By far the most influential Lake County grower is St. Helena native Mike Thompson, the U.S. House Rep. for the area, who has a 17-acre vineyard in Lake County (he sells to the organic brand Bonterra). He leads the Congressional Wine Caucus.

He's driven home the wine industry's message that it's a $162 billion business that provides the equivalent of 1.1 million full time jobs. (I wonder what percentage of those are field workers.)

Other organic growers in the county include Steve Devoto, of Devoto Vineyards, whose family has large vineyard holdings. Devoto's father was a judge in Kelseyville. Devoto's grapes go into the Hagafen White Riesling, which is the other wine you can taste at the Lake County Wine Studio.

Catspaw Vineyard, run by Buz and Terry Dereniuk, is another organic vineyard.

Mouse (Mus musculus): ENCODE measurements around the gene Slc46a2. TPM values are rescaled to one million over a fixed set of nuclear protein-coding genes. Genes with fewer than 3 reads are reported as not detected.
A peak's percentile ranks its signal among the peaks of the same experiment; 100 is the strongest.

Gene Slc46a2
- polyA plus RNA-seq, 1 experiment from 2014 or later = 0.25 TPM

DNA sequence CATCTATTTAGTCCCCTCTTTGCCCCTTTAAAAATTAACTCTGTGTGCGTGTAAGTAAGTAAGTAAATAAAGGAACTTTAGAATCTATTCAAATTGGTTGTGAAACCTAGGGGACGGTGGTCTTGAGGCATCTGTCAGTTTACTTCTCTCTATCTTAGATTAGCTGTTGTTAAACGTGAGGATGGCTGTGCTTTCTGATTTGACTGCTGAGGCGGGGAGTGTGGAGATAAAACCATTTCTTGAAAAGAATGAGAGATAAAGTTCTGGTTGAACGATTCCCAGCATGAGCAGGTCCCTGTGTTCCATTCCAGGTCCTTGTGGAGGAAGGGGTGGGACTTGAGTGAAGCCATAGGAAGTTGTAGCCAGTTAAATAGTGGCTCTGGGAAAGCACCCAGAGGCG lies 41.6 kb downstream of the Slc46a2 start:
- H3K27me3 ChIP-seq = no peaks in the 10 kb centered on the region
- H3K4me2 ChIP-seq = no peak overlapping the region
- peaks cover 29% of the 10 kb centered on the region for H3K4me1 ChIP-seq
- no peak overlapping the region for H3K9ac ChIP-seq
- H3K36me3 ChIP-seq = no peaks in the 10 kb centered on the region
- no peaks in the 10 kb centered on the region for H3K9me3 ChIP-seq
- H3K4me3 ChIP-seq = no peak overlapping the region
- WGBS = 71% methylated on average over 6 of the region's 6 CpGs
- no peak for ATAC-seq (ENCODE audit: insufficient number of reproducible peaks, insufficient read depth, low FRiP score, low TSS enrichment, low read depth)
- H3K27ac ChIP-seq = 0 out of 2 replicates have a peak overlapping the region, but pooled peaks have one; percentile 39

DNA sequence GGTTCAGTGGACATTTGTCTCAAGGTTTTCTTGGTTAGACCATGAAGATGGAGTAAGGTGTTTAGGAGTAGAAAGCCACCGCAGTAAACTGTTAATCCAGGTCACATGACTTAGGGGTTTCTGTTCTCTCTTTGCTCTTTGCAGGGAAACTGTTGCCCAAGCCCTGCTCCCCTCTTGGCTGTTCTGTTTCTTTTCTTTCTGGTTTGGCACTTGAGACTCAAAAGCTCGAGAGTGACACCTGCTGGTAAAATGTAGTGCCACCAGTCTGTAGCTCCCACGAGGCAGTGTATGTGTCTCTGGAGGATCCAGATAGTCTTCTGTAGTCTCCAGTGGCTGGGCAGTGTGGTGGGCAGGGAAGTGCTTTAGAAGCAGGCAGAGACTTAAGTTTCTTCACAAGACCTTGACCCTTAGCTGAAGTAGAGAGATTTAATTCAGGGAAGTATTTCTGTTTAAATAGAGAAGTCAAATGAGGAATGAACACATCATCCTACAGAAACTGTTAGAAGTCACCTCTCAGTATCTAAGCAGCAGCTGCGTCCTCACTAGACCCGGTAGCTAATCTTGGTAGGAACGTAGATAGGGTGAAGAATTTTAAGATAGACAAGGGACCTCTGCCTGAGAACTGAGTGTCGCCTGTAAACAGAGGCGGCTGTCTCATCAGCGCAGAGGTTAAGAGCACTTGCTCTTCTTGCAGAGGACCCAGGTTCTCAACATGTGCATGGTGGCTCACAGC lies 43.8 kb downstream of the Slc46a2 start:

While grapes are popular, they haven't taken over from older orchards to the extent that they have in Mendocino, Sonoma and Napa. The valley floor oaks of Napa are mostly gone, and the pear orchards in the Sanel Valley are few and far between, but in Lake County, the walnut orchards are still widespread.

"The walnuts have survived here because they are still a good, money producing crop," DiRicco says. She also says that Lake County's climate and biodiversity mean walnut trees don't have to be sprayed - or at least not much. "It cuts costs for the farmer not to spray," she says. "And why would they?"

Just then, Dana's tenant, Nick, who works as the bar manager at Blue Wings, drove up so I had a quick chat with him. He reminded me this used to be wine country before Prohibition as well. "Some of the oldest vines in the state are here," he says, of Lake County. "Those old Zinfandel vines on the Kelseyville bench - they were always grown organically."